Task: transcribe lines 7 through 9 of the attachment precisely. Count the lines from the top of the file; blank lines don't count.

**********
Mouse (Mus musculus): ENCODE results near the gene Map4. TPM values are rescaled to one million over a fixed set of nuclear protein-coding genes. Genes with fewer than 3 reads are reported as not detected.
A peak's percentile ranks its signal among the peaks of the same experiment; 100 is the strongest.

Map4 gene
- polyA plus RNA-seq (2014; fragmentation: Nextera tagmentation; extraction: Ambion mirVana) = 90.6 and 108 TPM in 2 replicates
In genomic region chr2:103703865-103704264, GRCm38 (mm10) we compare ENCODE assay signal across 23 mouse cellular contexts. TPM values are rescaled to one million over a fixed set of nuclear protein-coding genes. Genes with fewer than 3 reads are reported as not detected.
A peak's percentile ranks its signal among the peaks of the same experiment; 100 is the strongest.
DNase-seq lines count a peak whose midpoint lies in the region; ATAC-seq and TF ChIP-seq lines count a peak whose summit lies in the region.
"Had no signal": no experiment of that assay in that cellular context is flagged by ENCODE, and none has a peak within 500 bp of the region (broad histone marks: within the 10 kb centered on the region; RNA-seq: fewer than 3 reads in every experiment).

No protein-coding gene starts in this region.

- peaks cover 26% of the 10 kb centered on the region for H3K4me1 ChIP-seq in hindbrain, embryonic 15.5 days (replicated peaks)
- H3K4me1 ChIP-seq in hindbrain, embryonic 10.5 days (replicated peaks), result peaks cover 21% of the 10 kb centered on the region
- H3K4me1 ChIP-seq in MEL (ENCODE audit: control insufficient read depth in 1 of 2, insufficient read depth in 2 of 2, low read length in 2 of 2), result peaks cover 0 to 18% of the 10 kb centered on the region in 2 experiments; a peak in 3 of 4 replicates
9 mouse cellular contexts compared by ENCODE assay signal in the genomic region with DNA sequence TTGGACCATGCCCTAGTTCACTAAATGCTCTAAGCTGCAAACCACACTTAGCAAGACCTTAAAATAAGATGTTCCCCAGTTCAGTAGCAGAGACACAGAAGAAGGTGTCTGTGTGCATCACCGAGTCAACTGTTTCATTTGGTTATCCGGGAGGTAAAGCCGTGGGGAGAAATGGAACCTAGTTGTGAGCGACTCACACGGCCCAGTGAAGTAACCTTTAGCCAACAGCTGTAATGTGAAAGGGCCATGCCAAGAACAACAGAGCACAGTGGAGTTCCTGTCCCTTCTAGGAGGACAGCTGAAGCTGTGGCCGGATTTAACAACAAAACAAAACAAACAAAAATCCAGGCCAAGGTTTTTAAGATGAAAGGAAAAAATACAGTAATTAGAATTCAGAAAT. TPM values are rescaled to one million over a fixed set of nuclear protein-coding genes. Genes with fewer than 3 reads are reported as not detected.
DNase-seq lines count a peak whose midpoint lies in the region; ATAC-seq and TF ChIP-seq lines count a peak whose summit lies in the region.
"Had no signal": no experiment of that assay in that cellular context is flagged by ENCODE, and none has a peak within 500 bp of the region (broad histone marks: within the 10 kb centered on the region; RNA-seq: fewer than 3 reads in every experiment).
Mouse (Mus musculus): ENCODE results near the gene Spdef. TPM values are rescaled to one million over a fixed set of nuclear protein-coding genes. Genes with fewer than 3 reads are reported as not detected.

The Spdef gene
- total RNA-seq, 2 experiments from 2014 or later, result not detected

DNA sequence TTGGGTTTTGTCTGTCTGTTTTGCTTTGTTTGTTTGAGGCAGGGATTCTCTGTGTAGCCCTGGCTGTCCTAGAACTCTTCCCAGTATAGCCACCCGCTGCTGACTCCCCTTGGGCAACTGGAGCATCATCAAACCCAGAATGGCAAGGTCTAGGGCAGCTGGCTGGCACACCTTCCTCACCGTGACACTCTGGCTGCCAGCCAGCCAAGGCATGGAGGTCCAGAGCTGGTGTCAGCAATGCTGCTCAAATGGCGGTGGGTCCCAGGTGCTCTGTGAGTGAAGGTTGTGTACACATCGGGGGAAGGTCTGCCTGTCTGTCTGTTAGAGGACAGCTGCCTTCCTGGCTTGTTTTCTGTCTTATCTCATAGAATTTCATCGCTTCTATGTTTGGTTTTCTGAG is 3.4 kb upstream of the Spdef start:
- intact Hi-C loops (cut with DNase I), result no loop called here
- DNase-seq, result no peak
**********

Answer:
DNase-seq lines count a peak whose midpoint lies in the region; ATAC-seq and TF ChIP-seq lines count a peak whose summit lies in the region.
"Had no signal": no experiment of that assay in that cellular context is flagged by ENCODE, and none has a peak within 500 bp of the region (broad histone marks: within the 10 kb centered on the region; RNA-seq: fewer than 3 reads in every experiment).

No protein-coding gene starts in this region.